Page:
But at times, Guy debates leaving Sam. He has periodic doubts about their larger, worldwide activities. Sam demands that Guy ignores the horrid things they both do in order to enable the affair to continue. And so, drugs are necessary to keep the relationship together: caffeine, nicotine, heroin. Seeming to materialize out of nowhere, cigarettes and coffee cups are plucked out of the air by Sam and Guy. I must admit that I’m not sure if any alcohol is summoned up by the actors, who sit God-like on their couch. With each scene, the couch ascends higher and higher against the black backdrop of the stage. On this prosaic private sanctuary, the characters sit, sprawl, and slouch their way through both their affair and world dominance. A match made in heaven, as they float ever higher above the stage and the world.
As always, Churchill is a master of language. The dialogue is telegraphic, almost (and I hesitate to say this)“Seinfeldian” in it’s cadences. The dialogue is constructed almost entirely of incomplete sentences, with long pauses in between. It’s important to note that the characters do not necessarily finish each other’s sentences. Instead, the phrases are just left hanging, truncated in the air, with enough space to call attention to their incompleteness. Still, a sentence’s full meaning is completely understood by the other character -- and by the audience. Enough can be gleaned through just a few words: “3 million.” “Nicaragua.” “Vietnam.” “Turpentine on testicles.”
At first the bombs and wars seem to be a game, waged for sheer power, and serving as a form of foreplay between the two men. After all, power can serve as an aphrodisiac. But what comes after power? Towards the end of the play, it becomes clear that achieving power can come at a great cost. What happens when the lover questions what has been done to achieve that power? What if, in a crisis of conscience, he leaves (as Guy does)? As torture and Iraq are invoked, love has forsaken Sam, and fear has taken hold. Sam’s quest for power has evolved into a need for safety. The wars are still waged, but no longer with exuberance. It is a miserable world Sam has made for himself--and, consquently, for everyone else.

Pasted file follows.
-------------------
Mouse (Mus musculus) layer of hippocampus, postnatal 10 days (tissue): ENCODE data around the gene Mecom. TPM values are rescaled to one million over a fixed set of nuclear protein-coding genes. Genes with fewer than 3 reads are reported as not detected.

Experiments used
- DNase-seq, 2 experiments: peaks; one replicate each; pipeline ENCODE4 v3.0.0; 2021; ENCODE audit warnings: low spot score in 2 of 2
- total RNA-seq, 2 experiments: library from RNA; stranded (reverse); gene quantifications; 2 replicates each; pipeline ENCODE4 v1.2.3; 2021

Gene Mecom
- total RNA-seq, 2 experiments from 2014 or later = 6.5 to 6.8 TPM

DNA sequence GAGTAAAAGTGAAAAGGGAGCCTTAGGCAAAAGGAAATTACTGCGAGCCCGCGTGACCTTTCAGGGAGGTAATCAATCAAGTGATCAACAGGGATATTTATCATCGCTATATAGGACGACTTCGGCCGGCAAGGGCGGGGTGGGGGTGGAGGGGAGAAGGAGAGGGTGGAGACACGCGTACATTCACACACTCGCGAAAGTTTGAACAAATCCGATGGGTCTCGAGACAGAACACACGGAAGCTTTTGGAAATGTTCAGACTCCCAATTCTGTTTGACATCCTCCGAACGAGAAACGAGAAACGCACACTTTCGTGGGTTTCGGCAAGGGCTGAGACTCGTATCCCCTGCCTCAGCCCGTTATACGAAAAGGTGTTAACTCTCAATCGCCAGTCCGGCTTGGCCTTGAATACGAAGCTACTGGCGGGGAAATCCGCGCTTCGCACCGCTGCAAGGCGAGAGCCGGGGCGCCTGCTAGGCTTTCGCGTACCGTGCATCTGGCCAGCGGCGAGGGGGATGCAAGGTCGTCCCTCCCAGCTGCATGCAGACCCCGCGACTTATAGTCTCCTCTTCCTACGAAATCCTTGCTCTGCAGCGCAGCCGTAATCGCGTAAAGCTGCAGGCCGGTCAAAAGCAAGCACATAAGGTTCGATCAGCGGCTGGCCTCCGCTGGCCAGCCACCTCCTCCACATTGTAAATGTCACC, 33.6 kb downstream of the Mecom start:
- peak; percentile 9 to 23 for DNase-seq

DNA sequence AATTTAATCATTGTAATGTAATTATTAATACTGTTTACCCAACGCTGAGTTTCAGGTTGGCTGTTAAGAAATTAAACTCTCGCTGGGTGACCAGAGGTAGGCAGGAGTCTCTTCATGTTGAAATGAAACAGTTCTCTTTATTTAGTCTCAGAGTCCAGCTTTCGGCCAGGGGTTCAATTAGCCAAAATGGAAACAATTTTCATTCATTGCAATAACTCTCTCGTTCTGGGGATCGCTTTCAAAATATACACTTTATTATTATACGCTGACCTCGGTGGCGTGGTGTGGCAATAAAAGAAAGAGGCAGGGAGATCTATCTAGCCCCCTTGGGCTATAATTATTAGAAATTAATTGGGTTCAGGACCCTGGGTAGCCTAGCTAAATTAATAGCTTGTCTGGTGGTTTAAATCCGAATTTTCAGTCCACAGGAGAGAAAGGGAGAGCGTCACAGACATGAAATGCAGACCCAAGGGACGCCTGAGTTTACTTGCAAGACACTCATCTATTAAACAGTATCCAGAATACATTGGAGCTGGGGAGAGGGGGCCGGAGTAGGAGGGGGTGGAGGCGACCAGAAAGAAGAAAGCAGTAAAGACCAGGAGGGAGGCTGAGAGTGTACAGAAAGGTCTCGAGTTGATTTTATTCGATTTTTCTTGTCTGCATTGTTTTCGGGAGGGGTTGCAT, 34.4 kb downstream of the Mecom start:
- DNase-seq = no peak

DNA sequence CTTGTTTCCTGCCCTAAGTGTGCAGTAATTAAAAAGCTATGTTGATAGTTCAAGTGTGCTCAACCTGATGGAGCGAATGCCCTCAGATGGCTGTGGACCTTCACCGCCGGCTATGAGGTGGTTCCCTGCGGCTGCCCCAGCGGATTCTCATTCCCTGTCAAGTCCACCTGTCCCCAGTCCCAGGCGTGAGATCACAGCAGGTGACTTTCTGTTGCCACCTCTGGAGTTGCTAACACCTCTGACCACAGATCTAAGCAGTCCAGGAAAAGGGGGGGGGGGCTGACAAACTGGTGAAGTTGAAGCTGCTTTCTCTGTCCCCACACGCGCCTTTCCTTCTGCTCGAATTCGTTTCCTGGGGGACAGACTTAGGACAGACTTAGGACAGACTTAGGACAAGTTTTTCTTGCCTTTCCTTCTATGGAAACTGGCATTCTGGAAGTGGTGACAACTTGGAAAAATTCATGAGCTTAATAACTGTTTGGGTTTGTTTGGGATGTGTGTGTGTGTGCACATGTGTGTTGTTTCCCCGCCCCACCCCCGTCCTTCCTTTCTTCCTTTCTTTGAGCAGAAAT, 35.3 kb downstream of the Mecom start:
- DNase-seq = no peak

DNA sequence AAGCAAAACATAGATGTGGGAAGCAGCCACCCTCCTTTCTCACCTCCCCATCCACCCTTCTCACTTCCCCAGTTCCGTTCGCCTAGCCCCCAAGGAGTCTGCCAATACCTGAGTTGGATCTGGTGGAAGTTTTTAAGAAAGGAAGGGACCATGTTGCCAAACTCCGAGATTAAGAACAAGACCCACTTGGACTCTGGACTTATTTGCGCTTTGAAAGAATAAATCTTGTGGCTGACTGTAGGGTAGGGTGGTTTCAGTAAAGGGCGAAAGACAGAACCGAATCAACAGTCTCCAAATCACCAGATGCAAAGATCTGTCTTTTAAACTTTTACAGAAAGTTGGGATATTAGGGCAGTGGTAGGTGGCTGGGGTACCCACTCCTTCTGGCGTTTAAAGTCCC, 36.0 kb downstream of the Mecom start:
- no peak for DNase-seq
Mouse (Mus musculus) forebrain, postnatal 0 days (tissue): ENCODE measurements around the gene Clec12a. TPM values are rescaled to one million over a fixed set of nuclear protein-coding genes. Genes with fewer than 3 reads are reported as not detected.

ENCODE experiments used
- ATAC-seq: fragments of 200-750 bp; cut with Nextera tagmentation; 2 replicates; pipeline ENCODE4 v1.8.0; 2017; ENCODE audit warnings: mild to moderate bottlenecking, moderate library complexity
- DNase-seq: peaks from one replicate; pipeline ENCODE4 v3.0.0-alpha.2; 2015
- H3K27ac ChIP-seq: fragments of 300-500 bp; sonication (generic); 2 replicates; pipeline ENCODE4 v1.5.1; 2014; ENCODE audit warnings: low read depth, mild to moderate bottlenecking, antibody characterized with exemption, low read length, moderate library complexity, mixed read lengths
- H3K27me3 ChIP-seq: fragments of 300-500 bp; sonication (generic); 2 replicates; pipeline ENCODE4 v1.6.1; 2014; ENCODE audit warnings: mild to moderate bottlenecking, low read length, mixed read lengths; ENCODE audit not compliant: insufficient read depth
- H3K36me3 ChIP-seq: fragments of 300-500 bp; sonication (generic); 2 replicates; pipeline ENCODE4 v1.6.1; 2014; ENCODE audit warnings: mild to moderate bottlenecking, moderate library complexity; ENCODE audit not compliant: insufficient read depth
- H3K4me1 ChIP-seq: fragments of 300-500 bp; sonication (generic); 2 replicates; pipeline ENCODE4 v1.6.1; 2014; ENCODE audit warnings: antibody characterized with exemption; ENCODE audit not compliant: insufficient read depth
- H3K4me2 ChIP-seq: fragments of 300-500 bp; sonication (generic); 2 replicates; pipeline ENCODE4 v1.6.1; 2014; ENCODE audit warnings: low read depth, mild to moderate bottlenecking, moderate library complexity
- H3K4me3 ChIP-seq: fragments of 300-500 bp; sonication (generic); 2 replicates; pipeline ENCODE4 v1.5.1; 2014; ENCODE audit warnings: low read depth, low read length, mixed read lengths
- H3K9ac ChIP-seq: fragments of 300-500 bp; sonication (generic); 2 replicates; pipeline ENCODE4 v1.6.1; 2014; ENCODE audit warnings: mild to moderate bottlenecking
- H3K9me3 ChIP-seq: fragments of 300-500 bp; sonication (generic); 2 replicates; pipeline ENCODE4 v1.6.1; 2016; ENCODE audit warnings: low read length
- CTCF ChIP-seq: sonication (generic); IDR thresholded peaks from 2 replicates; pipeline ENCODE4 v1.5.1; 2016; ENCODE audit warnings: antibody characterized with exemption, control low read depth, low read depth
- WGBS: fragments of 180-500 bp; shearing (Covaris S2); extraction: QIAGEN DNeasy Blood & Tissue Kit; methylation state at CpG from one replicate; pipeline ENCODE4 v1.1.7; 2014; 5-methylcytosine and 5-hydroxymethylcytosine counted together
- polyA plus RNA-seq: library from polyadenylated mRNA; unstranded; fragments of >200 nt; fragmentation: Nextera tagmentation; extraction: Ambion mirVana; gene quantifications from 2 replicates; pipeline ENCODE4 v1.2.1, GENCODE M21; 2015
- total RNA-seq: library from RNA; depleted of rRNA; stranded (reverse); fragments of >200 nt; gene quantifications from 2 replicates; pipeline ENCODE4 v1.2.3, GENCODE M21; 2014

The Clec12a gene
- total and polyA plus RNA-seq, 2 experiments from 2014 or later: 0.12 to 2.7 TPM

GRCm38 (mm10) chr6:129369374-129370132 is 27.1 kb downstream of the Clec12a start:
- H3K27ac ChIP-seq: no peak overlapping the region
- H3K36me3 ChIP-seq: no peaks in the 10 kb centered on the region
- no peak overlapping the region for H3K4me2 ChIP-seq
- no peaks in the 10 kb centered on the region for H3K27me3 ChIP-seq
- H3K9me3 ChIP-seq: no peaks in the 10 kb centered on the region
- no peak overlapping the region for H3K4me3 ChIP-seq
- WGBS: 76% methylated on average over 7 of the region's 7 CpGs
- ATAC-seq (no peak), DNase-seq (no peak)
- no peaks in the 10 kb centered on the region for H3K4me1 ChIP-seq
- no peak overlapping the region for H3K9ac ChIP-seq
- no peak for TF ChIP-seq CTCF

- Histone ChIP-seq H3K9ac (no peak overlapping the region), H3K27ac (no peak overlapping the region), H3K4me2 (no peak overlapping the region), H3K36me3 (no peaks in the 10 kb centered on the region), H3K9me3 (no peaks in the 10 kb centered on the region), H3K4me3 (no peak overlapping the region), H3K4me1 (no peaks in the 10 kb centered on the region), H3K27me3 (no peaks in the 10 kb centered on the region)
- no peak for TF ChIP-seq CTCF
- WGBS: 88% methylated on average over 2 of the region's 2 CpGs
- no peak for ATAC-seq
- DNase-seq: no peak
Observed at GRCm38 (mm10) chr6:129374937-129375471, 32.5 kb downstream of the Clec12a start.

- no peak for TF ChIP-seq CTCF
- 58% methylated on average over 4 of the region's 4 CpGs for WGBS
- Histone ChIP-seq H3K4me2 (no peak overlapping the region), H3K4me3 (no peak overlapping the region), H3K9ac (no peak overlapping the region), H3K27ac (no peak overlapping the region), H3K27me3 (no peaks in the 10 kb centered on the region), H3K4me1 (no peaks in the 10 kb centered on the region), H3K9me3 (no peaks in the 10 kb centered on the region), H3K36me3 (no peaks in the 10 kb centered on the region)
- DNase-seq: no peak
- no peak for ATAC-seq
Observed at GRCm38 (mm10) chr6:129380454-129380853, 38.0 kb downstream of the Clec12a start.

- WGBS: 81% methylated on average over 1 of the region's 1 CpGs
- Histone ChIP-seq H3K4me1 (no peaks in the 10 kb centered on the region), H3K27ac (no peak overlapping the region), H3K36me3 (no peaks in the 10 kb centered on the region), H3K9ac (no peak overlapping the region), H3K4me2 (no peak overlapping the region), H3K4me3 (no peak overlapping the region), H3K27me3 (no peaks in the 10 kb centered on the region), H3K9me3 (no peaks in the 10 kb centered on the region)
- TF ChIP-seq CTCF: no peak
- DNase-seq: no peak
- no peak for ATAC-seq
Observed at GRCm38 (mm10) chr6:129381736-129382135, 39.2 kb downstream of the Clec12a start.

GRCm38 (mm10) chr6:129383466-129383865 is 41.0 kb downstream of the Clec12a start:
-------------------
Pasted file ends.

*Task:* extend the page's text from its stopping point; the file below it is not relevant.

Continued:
One note: I’m still not sure why Churchill chose to make the couple gay.
On the calendar for the rest of the year: Sam Shepard’s new play at the Public, Edward Albee at the Signature Theater Company, Caryl Churchill’s monumental “Top Girls” and maybe “August: Osage County.” Perhaps a musical is in order: “Jersey Boys” (Frankie Valli and the Four Seasons, one of my guiltiest pleasures).
Labels: Caryl Churchill, Edward Albee, plays, Sam Shepard, theater, Tom Stoppard